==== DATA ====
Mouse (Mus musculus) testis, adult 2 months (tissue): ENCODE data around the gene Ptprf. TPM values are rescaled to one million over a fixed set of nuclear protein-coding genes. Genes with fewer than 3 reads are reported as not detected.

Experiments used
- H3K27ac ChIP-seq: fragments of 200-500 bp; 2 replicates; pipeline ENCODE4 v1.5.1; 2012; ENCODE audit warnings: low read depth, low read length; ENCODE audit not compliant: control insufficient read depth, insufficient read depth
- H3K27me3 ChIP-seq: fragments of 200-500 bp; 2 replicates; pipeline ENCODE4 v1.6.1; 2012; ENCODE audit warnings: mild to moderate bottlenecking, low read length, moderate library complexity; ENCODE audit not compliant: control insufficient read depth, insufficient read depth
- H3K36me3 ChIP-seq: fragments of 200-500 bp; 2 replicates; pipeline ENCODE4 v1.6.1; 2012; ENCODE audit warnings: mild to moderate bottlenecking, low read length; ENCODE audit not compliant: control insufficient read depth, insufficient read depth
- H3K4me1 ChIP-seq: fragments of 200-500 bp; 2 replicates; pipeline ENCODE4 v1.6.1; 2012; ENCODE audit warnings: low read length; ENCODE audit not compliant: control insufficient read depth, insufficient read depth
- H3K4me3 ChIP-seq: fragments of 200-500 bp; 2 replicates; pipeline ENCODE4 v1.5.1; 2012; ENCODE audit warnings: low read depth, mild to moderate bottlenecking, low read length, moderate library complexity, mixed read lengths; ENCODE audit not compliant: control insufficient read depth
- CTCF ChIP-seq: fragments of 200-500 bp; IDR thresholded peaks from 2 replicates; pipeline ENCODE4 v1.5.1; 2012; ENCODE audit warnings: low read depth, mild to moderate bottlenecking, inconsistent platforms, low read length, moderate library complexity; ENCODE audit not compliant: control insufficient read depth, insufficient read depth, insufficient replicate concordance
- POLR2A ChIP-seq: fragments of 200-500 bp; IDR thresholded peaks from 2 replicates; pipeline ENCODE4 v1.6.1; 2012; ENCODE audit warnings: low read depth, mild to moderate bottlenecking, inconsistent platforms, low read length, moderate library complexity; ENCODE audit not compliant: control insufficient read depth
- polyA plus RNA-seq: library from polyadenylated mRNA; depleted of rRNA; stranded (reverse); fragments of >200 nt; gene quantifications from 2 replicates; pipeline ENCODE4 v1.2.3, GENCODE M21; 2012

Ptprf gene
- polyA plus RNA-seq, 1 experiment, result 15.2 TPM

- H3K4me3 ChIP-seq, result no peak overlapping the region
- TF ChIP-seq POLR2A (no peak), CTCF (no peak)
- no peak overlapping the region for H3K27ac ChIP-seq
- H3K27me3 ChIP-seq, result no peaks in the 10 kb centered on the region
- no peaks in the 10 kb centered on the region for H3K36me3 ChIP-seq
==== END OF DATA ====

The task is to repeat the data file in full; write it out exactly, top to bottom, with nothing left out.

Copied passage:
Mouse (Mus musculus) testis, adult 2 months (tissue): ENCODE data around the gene Ptprf. TPM values are rescaled to one million over a fixed set of nuclear protein-coding genes. Genes with fewer than 3 reads are reported as not detected.

Experiments used
- H3K27ac ChIP-seq: fragments of 200-500 bp; 2 replicates; pipeline ENCODE4 v1.5.1; 2012; ENCODE audit warnings: low read depth, low read length; ENCODE audit not compliant: control insufficient read depth, insufficient read depth
- H3K27me3 ChIP-seq: fragments of 200-500 bp; 2 replicates; pipeline ENCODE4 v1.6.1; 2012; ENCODE audit warnings: mild to moderate bottlenecking, low read length, moderate library complexity; ENCODE audit not compliant: control insufficient read depth, insufficient read depth
- H3K36me3 ChIP-seq: fragments of 200-500 bp; 2 replicates; pipeline ENCODE4 v1.6.1; 2012; ENCODE audit warnings: mild to moderate bottlenecking, low read length; ENCODE audit not compliant: control insufficient read depth, insufficient read depth
- H3K4me1 ChIP-seq: fragments of 200-500 bp; 2 replicates; pipeline ENCODE4 v1.6.1; 2012; ENCODE audit warnings: low read length; ENCODE audit not compliant: control insufficient read depth, insufficient read depth
- H3K4me3 ChIP-seq: fragments of 200-500 bp; 2 replicates; pipeline ENCODE4 v1.5.1; 2012; ENCODE audit warnings: low read depth, mild to moderate bottlenecking, low read length, moderate library complexity, mixed read lengths; ENCODE audit not compliant: control insufficient read depth
- CTCF ChIP-seq: fragments of 200-500 bp; IDR thresholded peaks from 2 replicates; pipeline ENCODE4 v1.5.1; 2012; ENCODE audit warnings: low read depth, mild to moderate bottlenecking, inconsistent platforms, low read length, moderate library complexity; ENCODE audit not compliant: control insufficient read depth, insufficient read depth, insufficient replicate concordance
- POLR2A ChIP-seq: fragments of 200-500 bp; IDR thresholded peaks from 2 replicates; pipeline ENCODE4 v1.6.1; 2012; ENCODE audit warnings: low read depth, mild to moderate bottlenecking, inconsistent platforms, low read length, moderate library complexity; ENCODE audit not compliant: control insufficient read depth
- polyA plus RNA-seq: library from polyadenylated mRNA; depleted of rRNA; stranded (reverse); fragments of >200 nt; gene quantifications from 2 replicates; pipeline ENCODE4 v1.2.3, GENCODE M21; 2012

Ptprf gene
- polyA plus RNA-seq, 1 experiment, result 15.2 TPM

- H3K4me3 ChIP-seq, result no peak overlapping the region
- TF ChIP-seq POLR2A (no peak), CTCF (no peak)
- no peak overlapping the region for H3K27ac ChIP-seq
- H3K27me3 ChIP-seq, result no peaks in the 10 kb centered on the region
- no peaks in the 10 kb centered on the region for H3K36me3 ChIP-seq